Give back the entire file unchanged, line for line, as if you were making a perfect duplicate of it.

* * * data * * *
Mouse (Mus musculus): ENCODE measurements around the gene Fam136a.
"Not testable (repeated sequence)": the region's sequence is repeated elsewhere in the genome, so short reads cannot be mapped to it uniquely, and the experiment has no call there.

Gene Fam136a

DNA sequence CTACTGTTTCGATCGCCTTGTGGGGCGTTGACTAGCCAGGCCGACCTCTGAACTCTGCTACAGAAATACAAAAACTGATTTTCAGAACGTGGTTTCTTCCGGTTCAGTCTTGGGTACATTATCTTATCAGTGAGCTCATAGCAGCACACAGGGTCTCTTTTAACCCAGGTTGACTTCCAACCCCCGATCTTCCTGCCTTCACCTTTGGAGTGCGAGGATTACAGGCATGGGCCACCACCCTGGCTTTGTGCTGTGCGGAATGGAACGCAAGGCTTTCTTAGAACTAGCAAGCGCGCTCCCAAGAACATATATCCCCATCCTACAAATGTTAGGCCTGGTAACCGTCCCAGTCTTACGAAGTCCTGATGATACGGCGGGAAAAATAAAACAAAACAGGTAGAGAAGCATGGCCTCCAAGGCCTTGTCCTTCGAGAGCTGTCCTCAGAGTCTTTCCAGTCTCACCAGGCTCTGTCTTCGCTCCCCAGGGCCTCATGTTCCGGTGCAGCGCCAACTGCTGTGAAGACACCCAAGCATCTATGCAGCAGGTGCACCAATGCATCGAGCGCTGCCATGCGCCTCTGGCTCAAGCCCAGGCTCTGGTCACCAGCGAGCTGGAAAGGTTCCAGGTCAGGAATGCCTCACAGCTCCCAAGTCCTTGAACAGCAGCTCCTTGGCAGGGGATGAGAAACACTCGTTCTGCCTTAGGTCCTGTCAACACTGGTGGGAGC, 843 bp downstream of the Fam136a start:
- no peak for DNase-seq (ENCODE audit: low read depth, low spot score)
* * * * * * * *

Mouse (Mus musculus): ENCODE measurements around the gene Fam136a.
"Not testable (repeated sequence)": the region's sequence is repeated elsewhere in the genome, so short reads cannot be mapped to it uniquely, and the experiment has no call there.

Gene Fam136a

DNA sequence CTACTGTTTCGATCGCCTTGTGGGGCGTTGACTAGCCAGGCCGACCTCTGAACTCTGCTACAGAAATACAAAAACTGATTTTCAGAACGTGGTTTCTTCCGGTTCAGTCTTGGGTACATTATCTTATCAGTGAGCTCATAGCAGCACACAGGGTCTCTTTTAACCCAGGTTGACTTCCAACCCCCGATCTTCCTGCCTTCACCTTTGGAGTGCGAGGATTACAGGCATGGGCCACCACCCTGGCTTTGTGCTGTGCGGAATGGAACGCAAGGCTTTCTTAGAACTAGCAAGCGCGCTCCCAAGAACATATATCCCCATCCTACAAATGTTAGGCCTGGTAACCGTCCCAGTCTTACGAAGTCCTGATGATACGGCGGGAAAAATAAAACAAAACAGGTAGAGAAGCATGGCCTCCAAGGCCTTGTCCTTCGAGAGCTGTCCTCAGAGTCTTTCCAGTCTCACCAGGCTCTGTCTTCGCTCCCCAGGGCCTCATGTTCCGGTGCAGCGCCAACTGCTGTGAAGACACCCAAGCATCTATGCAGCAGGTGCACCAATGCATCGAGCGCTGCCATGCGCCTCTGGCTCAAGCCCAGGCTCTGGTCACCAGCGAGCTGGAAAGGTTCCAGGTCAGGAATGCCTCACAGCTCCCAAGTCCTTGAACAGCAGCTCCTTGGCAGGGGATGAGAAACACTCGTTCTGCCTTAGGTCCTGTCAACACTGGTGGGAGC, 843 bp downstream of the Fam136a start:
- no peak for DNase-seq (ENCODE audit: low read depth, low spot score)